Political goodwill is needed in the fight against gender-based violence in Kenya
Gender-based violence is a global phenomenon. According to the World Health Organization, 1 in 3 women worldwide have experienced either intimate partner violence or non-partner sexual violence in their lifetime. In Kenya, 45 percent of women between the ages of 15 to 49 years have experienced either physical or sexual abuse. Women and girls account for 90 percent of the gender-based violence cases reported. Violence, particularly intimate partner violence and sexual violence against women, are major public health problems and violations of women’s human rights in Kenya.
Nyanza region is among the areas in Kenya that report higher levels of physical and sexual violence committed by a spouse or partner every day. According to a representative at the Gender Violence Recovery Center at Jaramogi Odinga Teaching and Referral Hospital in Kisumu County, the hospital receives more than 10 cases of defilement of girls below the age 18 years on a daily basis even though many cases still go unreported for diverse reasons. The most notorious perpetrators of gender-based violence in Kisumu were reported to be boda-boda riders and male family members: step fathers, uncles and cousins. Moreover violence against school going girls reportedly escalates during the school holiday months of April, August and December.
To tackle this issue, some factors need to be addressed. Kenya is a signatory to several international and regional conventions, treaties and human rights standards and programmes of action that seek to prevent or eradicate gender inequality and discrimination, which are the primary causes of gender-based violence in Kenya. The key international and regional treaties/ conventions and agreements are : Universal Declaration of Human Rights 1948; The African Charter on Human and Peoples’ Rights (1981); Maputo Protocol, 2003; Convention on the Elimination of Discrimination Against Women 1979; United Nations Convention on the Rights of the Child 1989; United Nations Declaration on the Elimination of Violence Against Women 1993; Beijing Platform for Action 1995 and the International Conference on Population and Development.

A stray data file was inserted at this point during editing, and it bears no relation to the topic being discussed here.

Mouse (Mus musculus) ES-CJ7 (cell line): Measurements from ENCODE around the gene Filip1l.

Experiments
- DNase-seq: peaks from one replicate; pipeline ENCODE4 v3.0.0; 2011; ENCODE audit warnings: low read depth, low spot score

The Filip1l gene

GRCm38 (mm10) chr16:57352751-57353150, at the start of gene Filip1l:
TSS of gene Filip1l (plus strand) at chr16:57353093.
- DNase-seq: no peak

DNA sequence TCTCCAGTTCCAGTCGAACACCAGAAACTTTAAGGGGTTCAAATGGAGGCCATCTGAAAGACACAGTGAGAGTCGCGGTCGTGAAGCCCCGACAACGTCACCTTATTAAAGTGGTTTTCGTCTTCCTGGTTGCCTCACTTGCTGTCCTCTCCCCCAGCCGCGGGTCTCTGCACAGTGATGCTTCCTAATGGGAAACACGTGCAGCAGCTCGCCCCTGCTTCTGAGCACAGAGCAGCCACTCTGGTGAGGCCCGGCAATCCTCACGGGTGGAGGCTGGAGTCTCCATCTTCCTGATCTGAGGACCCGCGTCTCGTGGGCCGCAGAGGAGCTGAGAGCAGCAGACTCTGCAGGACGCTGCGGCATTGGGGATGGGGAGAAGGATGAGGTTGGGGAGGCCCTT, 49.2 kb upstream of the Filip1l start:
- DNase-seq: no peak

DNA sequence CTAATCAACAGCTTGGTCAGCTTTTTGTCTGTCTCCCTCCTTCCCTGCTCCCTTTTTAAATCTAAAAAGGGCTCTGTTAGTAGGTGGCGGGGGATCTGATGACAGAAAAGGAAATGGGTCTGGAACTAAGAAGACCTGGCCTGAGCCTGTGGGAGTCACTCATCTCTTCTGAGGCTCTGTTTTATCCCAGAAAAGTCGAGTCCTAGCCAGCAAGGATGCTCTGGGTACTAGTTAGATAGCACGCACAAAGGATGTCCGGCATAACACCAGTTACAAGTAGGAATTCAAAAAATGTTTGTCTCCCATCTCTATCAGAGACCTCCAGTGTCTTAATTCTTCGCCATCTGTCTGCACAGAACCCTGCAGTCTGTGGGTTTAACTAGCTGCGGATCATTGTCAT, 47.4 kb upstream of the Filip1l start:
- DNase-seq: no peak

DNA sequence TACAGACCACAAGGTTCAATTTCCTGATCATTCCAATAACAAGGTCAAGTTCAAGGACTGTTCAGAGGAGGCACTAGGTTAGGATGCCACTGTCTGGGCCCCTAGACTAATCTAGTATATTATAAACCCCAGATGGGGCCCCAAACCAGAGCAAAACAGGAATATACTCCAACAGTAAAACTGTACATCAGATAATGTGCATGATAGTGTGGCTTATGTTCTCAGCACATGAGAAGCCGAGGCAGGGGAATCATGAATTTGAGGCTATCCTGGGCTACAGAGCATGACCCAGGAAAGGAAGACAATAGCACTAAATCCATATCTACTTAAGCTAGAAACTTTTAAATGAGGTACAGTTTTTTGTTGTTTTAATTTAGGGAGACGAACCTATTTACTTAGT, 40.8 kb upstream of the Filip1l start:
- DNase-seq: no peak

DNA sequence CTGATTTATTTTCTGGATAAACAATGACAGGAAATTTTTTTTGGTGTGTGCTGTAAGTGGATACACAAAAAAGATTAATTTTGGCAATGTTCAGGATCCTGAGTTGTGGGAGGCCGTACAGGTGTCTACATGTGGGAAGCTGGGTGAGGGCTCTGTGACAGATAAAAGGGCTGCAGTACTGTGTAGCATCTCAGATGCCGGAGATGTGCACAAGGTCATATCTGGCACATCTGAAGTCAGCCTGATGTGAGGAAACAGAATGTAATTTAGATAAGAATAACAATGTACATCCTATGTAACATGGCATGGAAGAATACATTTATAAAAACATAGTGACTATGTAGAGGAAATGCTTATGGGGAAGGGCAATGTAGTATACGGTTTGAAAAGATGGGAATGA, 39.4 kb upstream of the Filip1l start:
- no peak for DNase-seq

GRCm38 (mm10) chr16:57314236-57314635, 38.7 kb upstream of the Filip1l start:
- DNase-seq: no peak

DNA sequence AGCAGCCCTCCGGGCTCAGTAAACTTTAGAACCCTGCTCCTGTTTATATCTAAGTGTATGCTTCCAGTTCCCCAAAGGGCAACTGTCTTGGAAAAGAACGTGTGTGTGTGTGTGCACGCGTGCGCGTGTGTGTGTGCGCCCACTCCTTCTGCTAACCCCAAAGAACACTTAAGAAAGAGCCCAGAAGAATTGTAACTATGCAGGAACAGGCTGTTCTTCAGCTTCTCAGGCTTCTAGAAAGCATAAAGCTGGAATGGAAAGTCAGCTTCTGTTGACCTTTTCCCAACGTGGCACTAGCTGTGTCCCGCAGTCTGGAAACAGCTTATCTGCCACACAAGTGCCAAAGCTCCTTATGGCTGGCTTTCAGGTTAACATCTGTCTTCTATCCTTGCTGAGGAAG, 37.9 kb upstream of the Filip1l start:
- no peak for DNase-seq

Sub-article 5 of article 2 of the Kenyan constitution incorporates the general rules of international law to form part of the law of Kenya while sub-article (6) states that “any treaty or convention ratified by Kenya shall form part of the law of Kenya under the current Constitution” but this is being implemented to the letter here in Kenya.
The key factors hindering the effective implementation of the Constitution and by extension the international and regional treaties, conventions and programmes of action has mainly been lack of political goodwill, state reservations as well as ineffective enforcement. This is primarily attributed to lack of mechanisms to effect discernible sanctions against non-compliance and poor performance of the duty bearers.
Secondly, the Kenyan Constitution as progressive as it may appear in its spirit and letter fails to provide clear mechanisms of how the embedded culture of violence in many tribes in Kenya can be rooted out, to free women and girls from violence. Moreover, it fails to provide mechanisms for educating the society to shun cultural practices and beliefs that perpetuate violence.
Other Weaknesses that have been noted in Kenya include, poor documentation of Gender Based Violence cases and uncoordinated research, monitoring and evaluation of GBV laws, policies and programme implementation; socio-cultural factors that promote gender discrimination and gender inequality, inadequate child protection policies in schools; low levels of awareness of the existing Gender Based Violence support services among school girls and boys; inaccessibility to the justice system for most Gender Based Violence survivors, many are poor and ignorant about their rights and finally inadequate human and financial resources to operationalize the national child protection system.
We are known to be good in designing and developing laws, policies and acts but when it comes to implementing them we are very poor at it. To see a drop in cases of gender-based violence in the country, there is a need to:
Enhance support services for victims of violence including crisis intervention, information and referral, support Groups, free Counselling and free access to medical services.
Invest more in research, monitoring and evaluation of the implementation of Gender Based Violence laws and policies by the National Government and international partners.
Strengthen the Child Protection Systems in schools, students and teachers should always be educated and made aware of child rights in violence cases. This should also extend to the community level.
To provide sufficient human and financial resources for effective implementation of the relevant Gender Based Violence laws and policies.
Provide free legal advice, and in cases where the survivors cannot afford legal services, legal aid must be provided for survivors of Gender Based Violence.